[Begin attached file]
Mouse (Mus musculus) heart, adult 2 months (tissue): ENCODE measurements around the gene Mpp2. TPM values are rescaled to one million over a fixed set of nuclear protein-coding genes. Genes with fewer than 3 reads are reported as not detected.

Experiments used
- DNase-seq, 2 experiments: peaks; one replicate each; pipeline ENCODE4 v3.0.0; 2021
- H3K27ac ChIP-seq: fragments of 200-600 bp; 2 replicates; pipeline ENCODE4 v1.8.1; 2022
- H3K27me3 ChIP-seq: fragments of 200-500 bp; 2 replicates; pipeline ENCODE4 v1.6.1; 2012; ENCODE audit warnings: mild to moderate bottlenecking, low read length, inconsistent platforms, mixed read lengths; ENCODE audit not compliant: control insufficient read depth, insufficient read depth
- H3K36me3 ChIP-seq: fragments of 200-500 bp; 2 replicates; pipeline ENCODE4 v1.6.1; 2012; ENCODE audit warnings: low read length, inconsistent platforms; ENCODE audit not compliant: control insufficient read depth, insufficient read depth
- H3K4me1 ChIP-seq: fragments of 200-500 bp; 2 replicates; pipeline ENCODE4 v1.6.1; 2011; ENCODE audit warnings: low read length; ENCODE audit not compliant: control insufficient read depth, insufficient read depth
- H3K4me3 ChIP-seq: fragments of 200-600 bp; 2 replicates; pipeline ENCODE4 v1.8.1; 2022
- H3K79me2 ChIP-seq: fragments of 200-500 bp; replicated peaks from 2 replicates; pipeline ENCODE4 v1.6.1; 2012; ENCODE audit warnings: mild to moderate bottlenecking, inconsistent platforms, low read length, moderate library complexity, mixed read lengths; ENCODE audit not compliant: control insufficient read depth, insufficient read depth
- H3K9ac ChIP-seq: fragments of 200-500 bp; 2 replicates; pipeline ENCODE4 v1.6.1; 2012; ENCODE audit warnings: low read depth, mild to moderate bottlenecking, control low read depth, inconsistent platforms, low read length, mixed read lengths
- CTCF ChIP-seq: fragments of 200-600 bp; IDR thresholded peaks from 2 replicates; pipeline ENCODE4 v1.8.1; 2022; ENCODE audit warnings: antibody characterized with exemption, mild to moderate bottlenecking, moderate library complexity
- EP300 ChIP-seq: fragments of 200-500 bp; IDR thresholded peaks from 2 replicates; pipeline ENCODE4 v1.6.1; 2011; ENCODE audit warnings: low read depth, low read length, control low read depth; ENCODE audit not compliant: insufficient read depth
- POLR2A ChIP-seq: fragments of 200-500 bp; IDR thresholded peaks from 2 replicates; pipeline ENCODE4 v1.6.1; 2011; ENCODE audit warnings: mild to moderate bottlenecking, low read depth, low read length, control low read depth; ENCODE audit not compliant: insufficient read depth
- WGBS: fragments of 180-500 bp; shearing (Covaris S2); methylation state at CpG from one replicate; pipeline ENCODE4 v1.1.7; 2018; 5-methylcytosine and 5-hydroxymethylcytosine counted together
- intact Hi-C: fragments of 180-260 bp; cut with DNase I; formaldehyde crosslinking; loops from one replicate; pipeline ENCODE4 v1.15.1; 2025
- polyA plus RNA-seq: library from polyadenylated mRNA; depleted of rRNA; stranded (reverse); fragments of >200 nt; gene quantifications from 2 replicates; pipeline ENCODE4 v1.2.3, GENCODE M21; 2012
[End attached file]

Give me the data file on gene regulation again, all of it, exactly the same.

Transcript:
Mouse (Mus musculus) heart, adult 2 months (tissue): ENCODE measurements around the gene Mpp2. TPM values are rescaled to one million over a fixed set of nuclear protein-coding genes. Genes with fewer than 3 reads are reported as not detected.

Experiments used
- DNase-seq, 2 experiments: peaks; one replicate each; pipeline ENCODE4 v3.0.0; 2021
- H3K27ac ChIP-seq: fragments of 200-600 bp; 2 replicates; pipeline ENCODE4 v1.8.1; 2022
- H3K27me3 ChIP-seq: fragments of 200-500 bp; 2 replicates; pipeline ENCODE4 v1.6.1; 2012; ENCODE audit warnings: mild to moderate bottlenecking, low read length, inconsistent platforms, mixed read lengths; ENCODE audit not compliant: control insufficient read depth, insufficient read depth
- H3K36me3 ChIP-seq: fragments of 200-500 bp; 2 replicates; pipeline ENCODE4 v1.6.1; 2012; ENCODE audit warnings: low read length, inconsistent platforms; ENCODE audit not compliant: control insufficient read depth, insufficient read depth
- H3K4me1 ChIP-seq: fragments of 200-500 bp; 2 replicates; pipeline ENCODE4 v1.6.1; 2011; ENCODE audit warnings: low read length; ENCODE audit not compliant: control insufficient read depth, insufficient read depth
- H3K4me3 ChIP-seq: fragments of 200-600 bp; 2 replicates; pipeline ENCODE4 v1.8.1; 2022
- H3K79me2 ChIP-seq: fragments of 200-500 bp; replicated peaks from 2 replicates; pipeline ENCODE4 v1.6.1; 2012; ENCODE audit warnings: mild to moderate bottlenecking, inconsistent platforms, low read length, moderate library complexity, mixed read lengths; ENCODE audit not compliant: control insufficient read depth, insufficient read depth
- H3K9ac ChIP-seq: fragments of 200-500 bp; 2 replicates; pipeline ENCODE4 v1.6.1; 2012; ENCODE audit warnings: low read depth, mild to moderate bottlenecking, control low read depth, inconsistent platforms, low read length, mixed read lengths
- CTCF ChIP-seq: fragments of 200-600 bp; IDR thresholded peaks from 2 replicates; pipeline ENCODE4 v1.8.1; 2022; ENCODE audit warnings: antibody characterized with exemption, mild to moderate bottlenecking, moderate library complexity
- EP300 ChIP-seq: fragments of 200-500 bp; IDR thresholded peaks from 2 replicates; pipeline ENCODE4 v1.6.1; 2011; ENCODE audit warnings: low read depth, low read length, control low read depth; ENCODE audit not compliant: insufficient read depth
- POLR2A ChIP-seq: fragments of 200-500 bp; IDR thresholded peaks from 2 replicates; pipeline ENCODE4 v1.6.1; 2011; ENCODE audit warnings: mild to moderate bottlenecking, low read depth, low read length, control low read depth; ENCODE audit not compliant: insufficient read depth
- WGBS: fragments of 180-500 bp; shearing (Covaris S2); methylation state at CpG from one replicate; pipeline ENCODE4 v1.1.7; 2018; 5-methylcytosine and 5-hydroxymethylcytosine counted together
- intact Hi-C: fragments of 180-260 bp; cut with DNase I; formaldehyde crosslinking; loops from one replicate; pipeline ENCODE4 v1.15.1; 2025
- polyA plus RNA-seq: library from polyadenylated mRNA; depleted of rRNA; stranded (reverse); fragments of >200 nt; gene quantifications from 2 replicates; pipeline ENCODE4 v1.2.3, GENCODE M21; 2012